Wednesday, 1 May 2013

3 Strategies For Facebook Marketing and 5 Brands that Really Get It

Since Facebook’s rise to social king, it seems like every company and brand is now on the site. However, a presence on Facebook doesn’t necessarily mean a company’s marketing strategy on Facebook is working for them. Earlier this year, Mashable ran an article called “Steal These 3 Social Marketing Tricks From Top Brands,” which outlined three social marketing strategies: passion, personality, and transparency. By encompassing all three, but truly highlighting one strategy, companies can take themselves from simply offering products to becoming lifestyle brands. To illustrate this, here are 5 companies that are successfully marketing themselves as lifestyle brands on Facebook.



If one word describes BMW owners, it would be “enthusiasts.” The people at BMW must know that owners love a chance to show off their beemers, so the company’s Facebook encourages fans to post photos and share where they’ve recently taken their beloved car. By suggesting that fans post pictures of the adventures they’ve gone on in their BMWs, the company connects to the fact that it’s a luxury brand, and those who own luxury cars are likely able to go on frequent trips. Fans happily oblige, but their engagement doesn’t stop there. BMW also puts concept videos and pictures on their Facebook page to show fans what the company is developing and what the next generation of cars will look like. It’s like a personal car show right on Facebook, and every car enthusiast is crazy about car shows. BMW’s heavy use of visuals illustrates their understanding that visuals are important for engagement and allows the company to play to its strengths as an aesthetically brilliant brand.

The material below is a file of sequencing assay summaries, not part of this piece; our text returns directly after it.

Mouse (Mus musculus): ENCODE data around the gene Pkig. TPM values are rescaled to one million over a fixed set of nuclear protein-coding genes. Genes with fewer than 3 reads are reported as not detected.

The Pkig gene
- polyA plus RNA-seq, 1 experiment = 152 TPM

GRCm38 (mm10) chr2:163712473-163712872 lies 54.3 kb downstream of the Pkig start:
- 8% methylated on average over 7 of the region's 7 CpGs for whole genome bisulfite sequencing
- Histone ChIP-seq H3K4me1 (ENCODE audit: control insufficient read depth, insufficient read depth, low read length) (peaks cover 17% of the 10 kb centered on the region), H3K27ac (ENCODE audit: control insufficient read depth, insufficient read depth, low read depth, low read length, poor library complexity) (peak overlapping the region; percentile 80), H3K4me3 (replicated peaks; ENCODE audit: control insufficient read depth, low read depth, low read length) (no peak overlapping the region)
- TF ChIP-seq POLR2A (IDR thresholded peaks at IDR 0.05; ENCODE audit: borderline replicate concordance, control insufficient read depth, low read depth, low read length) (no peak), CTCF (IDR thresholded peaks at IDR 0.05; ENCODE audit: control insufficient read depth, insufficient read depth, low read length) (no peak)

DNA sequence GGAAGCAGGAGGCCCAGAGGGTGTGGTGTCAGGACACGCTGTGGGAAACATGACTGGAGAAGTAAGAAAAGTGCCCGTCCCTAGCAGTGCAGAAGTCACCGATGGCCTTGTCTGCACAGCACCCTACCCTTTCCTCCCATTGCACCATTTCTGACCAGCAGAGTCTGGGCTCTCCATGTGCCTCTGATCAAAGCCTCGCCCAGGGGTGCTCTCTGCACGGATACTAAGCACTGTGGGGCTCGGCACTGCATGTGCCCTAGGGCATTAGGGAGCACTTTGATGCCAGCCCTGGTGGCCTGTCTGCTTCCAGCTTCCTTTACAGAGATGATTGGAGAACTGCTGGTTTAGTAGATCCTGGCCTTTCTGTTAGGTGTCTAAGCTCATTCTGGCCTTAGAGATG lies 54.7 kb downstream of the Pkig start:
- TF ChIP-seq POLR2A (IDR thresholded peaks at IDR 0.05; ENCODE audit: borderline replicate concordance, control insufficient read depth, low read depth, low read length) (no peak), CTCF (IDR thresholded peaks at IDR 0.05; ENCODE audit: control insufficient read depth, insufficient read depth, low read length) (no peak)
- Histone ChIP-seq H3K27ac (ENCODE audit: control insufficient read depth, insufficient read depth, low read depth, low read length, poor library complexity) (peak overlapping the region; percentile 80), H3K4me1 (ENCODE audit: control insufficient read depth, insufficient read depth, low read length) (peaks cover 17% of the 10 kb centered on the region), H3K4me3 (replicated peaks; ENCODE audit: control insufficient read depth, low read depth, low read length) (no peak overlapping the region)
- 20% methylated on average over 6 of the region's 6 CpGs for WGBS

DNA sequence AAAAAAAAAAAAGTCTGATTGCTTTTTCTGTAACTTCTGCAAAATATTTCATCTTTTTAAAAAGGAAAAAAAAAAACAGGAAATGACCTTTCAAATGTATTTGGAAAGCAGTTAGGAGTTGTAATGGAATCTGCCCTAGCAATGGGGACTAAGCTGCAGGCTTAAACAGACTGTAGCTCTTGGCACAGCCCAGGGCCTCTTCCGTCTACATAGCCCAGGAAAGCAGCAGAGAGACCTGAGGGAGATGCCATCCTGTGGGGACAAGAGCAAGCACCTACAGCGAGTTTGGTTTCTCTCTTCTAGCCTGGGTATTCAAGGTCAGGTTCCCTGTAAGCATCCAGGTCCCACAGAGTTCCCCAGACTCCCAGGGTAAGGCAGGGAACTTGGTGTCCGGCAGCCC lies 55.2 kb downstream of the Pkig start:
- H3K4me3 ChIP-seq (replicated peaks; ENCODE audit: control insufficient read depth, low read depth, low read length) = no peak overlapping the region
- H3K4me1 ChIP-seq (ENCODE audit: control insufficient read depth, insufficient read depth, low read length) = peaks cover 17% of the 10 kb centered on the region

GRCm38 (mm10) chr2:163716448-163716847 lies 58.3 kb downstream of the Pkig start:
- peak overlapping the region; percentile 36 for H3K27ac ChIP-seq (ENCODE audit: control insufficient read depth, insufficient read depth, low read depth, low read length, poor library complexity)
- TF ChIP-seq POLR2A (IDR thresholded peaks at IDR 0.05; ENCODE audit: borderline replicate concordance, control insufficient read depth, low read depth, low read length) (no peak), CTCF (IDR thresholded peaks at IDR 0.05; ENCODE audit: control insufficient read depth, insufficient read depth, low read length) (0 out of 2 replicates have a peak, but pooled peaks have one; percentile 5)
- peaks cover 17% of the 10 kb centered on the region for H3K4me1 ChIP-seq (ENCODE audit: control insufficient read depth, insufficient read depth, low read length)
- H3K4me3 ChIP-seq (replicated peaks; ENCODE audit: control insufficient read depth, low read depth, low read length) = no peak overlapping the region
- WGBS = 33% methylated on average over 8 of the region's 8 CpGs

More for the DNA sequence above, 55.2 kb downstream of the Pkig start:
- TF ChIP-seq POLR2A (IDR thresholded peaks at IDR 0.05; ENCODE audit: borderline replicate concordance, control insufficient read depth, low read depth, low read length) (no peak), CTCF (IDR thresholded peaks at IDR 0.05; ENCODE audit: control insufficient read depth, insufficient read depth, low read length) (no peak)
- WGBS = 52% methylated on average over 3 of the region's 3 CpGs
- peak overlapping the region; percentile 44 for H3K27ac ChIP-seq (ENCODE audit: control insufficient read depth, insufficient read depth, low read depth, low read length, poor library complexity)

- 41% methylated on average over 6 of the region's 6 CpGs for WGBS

GoPro makes small portable cameras that let people record themselves doing their favorite extreme activities such as skiing, surfing, and mountain biking. To accentuate the professional aspect of their brand, GoPro posts pictures and videos on their Facebook by GoPro-sponsored athletes using the cameras in the X Games or similar sporting events. Individuals can share their own pictures and videos shot with their GoPros showing themselves enjoying their favorite activities. Another area GoPro excels in is customer interaction. Not only do they promote their “Everything We Make” sweepstakes, by which one person wins everything they make daily, but they also utilize Facebook’s new “reply” feature to talk to fans. Rather than replying basic or pre-written messages, they respond to fans with actual statements and opinions like “McMorris is a boss, but he doesn’t compete in SuperPipe.”  Needless to say, GoPro has an excellent Facebook marketing campaign that has easily led them to their 5.1 million fans.



Coca-Cola’s description of their Facebook page is a “collection of stories showing how people from around the world have helped